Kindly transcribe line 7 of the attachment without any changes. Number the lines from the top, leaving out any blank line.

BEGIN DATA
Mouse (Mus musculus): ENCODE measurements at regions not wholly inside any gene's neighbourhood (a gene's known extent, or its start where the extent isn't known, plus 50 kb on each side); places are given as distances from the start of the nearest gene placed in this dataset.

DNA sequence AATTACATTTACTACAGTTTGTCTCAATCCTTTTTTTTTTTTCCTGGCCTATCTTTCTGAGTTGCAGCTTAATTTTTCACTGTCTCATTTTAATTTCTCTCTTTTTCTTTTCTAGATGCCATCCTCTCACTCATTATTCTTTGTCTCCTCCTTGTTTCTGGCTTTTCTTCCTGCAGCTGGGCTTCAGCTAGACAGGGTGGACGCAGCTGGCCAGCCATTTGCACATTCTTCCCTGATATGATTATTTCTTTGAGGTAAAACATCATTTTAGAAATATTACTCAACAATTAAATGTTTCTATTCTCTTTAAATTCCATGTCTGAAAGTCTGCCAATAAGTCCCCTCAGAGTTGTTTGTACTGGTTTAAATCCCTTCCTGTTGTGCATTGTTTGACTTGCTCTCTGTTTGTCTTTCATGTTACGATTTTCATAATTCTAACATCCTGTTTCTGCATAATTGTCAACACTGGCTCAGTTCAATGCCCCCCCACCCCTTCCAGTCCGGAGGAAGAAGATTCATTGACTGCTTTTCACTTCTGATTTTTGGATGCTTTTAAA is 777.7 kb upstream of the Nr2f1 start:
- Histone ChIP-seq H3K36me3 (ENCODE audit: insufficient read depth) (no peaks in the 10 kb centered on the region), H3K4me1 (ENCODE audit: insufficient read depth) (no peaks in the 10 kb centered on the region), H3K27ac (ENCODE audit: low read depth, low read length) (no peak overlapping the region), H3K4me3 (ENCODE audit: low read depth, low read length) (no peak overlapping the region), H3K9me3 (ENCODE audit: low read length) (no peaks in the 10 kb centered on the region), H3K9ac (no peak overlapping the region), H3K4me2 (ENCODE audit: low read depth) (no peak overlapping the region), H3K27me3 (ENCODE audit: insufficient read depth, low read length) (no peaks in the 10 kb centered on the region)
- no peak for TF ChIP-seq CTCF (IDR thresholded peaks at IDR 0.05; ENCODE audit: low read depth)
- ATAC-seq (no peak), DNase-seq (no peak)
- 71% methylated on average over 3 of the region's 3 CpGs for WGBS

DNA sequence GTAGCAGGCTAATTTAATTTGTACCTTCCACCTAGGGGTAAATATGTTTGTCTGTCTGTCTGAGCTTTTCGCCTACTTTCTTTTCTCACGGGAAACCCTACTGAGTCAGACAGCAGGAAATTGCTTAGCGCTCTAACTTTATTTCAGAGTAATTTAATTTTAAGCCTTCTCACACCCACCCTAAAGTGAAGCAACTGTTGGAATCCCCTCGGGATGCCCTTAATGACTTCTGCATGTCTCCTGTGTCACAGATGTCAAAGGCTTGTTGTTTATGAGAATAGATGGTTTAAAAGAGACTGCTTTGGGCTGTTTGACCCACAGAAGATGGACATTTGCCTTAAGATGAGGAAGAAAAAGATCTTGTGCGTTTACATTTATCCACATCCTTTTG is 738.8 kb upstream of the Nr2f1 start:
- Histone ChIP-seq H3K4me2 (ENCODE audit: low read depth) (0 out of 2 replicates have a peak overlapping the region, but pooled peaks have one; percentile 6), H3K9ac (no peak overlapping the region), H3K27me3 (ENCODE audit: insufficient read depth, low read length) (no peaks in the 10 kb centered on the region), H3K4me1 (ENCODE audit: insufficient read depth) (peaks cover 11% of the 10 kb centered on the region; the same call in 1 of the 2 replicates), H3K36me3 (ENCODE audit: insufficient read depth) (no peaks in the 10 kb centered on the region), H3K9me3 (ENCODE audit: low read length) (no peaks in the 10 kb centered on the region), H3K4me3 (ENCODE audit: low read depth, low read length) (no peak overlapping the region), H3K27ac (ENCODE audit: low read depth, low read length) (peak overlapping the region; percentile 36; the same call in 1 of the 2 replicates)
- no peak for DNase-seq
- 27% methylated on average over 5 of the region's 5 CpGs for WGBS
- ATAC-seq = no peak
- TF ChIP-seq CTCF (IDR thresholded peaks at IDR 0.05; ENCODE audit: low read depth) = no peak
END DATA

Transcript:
DNA sequence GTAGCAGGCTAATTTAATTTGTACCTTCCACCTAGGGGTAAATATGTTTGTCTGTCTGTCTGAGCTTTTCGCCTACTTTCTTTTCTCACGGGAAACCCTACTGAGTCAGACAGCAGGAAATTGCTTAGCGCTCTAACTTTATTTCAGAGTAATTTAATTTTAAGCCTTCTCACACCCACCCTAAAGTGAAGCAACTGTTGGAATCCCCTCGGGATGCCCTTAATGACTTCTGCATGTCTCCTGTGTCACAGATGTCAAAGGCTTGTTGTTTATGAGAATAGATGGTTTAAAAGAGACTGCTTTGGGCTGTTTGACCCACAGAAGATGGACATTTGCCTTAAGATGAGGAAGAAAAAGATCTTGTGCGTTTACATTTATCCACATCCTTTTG is 738.8 kb upstream of the Nr2f1 start: